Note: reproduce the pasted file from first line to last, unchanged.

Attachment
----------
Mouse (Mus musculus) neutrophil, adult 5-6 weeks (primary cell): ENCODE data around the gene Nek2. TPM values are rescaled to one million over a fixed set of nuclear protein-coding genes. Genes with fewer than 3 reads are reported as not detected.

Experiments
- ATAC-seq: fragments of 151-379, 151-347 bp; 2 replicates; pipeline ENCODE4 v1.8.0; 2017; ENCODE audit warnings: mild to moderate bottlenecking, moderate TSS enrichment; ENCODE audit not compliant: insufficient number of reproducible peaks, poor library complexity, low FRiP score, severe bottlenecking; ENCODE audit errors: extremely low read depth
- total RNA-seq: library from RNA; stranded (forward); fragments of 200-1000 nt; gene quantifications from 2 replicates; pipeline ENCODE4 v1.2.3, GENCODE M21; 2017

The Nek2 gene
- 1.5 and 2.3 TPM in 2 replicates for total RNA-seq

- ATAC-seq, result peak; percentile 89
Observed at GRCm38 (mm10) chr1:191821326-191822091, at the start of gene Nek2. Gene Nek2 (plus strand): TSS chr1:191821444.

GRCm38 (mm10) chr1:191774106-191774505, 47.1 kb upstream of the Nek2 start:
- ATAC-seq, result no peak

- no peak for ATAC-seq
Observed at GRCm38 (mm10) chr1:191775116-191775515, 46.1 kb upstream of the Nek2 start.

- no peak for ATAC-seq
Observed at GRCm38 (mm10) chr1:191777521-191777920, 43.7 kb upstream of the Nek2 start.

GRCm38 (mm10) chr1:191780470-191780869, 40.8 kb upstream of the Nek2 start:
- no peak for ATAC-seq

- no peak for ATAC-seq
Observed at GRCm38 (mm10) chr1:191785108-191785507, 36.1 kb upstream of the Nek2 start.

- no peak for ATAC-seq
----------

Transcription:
Mouse (Mus musculus) neutrophil, adult 5-6 weeks (primary cell): ENCODE data around the gene Nek2. TPM values are rescaled to one million over a fixed set of nuclear protein-coding genes. Genes with fewer than 3 reads are reported as not detected.

Experiments
- ATAC-seq: fragments of 151-379, 151-347 bp; 2 replicates; pipeline ENCODE4 v1.8.0; 2017; ENCODE audit warnings: mild to moderate bottlenecking, moderate TSS enrichment; ENCODE audit not compliant: insufficient number of reproducible peaks, poor library complexity, low FRiP score, severe bottlenecking; ENCODE audit errors: extremely low read depth
- total RNA-seq: library from RNA; stranded (forward); fragments of 200-1000 nt; gene quantifications from 2 replicates; pipeline ENCODE4 v1.2.3, GENCODE M21; 2017

The Nek2 gene
- 1.5 and 2.3 TPM in 2 replicates for total RNA-seq

- ATAC-seq, result peak; percentile 89
Observed at GRCm38 (mm10) chr1:191821326-191822091, at the start of gene Nek2. Gene Nek2 (plus strand): TSS chr1:191821444.

GRCm38 (mm10) chr1:191774106-191774505, 47.1 kb upstream of the Nek2 start:
- ATAC-seq, result no peak

- no peak for ATAC-seq
Observed at GRCm38 (mm10) chr1:191775116-191775515, 46.1 kb upstream of the Nek2 start.

- no peak for ATAC-seq
Observed at GRCm38 (mm10) chr1:191777521-191777920, 43.7 kb upstream of the Nek2 start.

GRCm38 (mm10) chr1:191780470-191780869, 40.8 kb upstream of the Nek2 start:
- no peak for ATAC-seq

- no peak for ATAC-seq
Observed at GRCm38 (mm10) chr1:191785108-191785507, 36.1 kb upstream of the Nek2 start.

- no peak for ATAC-seq